To celebrate Black History Month our 2nd grade teacher asked me to collaborate on a student research project. Her general goal was for students to each learn about one famous African American. For me, this was an opportunity to bolster students’ information literacy skills by engaging them in some heavy duty research.
The first step was to assure students were able to define the biography genre. I asked them to explore a number of different biographies and then we collaboratively identified the information one can find in them. Next I introduced the students to our research tool, the Kids InfoBits (Gale) online database, which offers student-friendly articles on a variety of subjects. Inspired by a “scavenger hunt” created by librarians at Round Rock Independent School District, I created an adapted version for my students to let them explore Kids InfoBits.
To guide their research, students used a simple graphic organizer (see timeforkids.com) requiring the completion of four major areas of information. Additionally, if students could find one, they were to add a quote by the famous person they were researching.
It turned out that some students felt overwhelmed by the amount of information available through the database and/or found the online articles too difficult to comprehend. So the classroom teacher supplied lower reading level print biographies to those students. Since the print text also offered many pictures, students were able to extract information more easily.
Finally, I always want my students to self-check their work before we move on to the next step. So once the research process was completed, students used a Biography Check form I created using the Comic Life app for iPad.
My colleague and our school’s Director of Teaching & Learning, Andrea Hernandez, suggested students create an Associative Letter Report (see “Foundations for Independent Thinking: Look to Bloom and Marzano” by Liz Allen) as their cunulative project.
Similar to an ABC-style book, an associative letter report asks students to take what they know about a topic and organize the information around a specific letter. For example, a student assigned the letter “B” and Rosa Parks might write “B is for Rosa Parks because she was brave when she would not budge from her seat.”
So before creating the reports, students had to think of nouns and adjectives to describe their person–and to ensure all those nouns and adjectives begin with the same letter. This was not an easy task and involved some problem solving and thinking outside the box. We did not require a minimum number of words, but left it up to each student’s ability. Some of them thought of six words, others just two.
Students used the Pixie2 software (Tech4Learning) to produce their reports. We gave a few guidelines, including font must be black for readability, titles should be large enough to read, one image per page. As before, once the reports were completed, I asked students to self-check their work by providing them with another checklist (also created with the Comic Life app for iPad).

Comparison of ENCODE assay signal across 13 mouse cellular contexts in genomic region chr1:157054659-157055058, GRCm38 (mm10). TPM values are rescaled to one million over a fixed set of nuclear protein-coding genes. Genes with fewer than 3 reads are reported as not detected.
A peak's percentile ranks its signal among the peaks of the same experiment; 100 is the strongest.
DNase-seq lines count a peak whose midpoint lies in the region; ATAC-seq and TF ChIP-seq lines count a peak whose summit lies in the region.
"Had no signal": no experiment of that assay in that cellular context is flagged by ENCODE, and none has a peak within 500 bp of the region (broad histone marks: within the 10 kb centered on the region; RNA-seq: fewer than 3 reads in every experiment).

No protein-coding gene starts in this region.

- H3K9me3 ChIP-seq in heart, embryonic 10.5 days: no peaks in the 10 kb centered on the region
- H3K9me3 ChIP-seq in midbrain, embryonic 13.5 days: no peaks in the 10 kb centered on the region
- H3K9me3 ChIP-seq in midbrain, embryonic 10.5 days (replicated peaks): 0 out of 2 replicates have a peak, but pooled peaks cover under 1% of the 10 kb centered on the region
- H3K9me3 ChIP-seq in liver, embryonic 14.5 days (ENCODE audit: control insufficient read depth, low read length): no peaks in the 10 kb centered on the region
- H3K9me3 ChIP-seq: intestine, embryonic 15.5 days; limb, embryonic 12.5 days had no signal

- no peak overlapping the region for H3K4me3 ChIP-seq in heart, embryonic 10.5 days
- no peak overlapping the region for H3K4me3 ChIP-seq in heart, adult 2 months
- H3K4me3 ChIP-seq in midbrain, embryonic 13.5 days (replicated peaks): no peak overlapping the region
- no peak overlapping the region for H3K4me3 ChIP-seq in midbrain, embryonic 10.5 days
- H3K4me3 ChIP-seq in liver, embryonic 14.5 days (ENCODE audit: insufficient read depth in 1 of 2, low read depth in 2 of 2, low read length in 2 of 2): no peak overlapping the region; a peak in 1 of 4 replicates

Student products are presented in the following videos:
Students presented their projects to the class. We video recorded each presentation. As a next step, the classroom teacher will upload the report artifacts and recorded presentations to each student’s blogfolio. To conclude the project, students will reflect on their work and presentations.
My goals for this project were for students to conduct research, read for information, apply critical thinking skills to organize the information found, and create a final product using the information. It was an ambitious project, especially since the students had no prior research experience. But the students learned by doing. And while the research process was at times frustrating for some, I think all students improved their stamina to stay actively engaged in more in-depth projects.
The Pixie project was a great tool for differentiation. As their products show, some students created up to six separate slides with full paragraphs of text, while others created only one or two slides in the same amount of time with only a sentence or two. In this group of 19 students, there is clearly a range of developmental and academic ability represented and the project served this range well.
It definitely helped that the classroom teacher agreed to add an additional hour per week to our schedule. Initially, we met only once weekly — not at all enough time to allow students to “connect” to the project. In the future, I would definitely work out a schedule with the classroom teacher that involves the children multiple times weekly.
At times, a visitor to the classroom may have considered the lessons chaotic, but if he had listened closely, he would have heard students talk excitedly about “their famous person” to their desk neighbor, shared an image with another student, or helped a classmate in the use of Pixie. Students were focused on their work and engaged in learning throughout the project.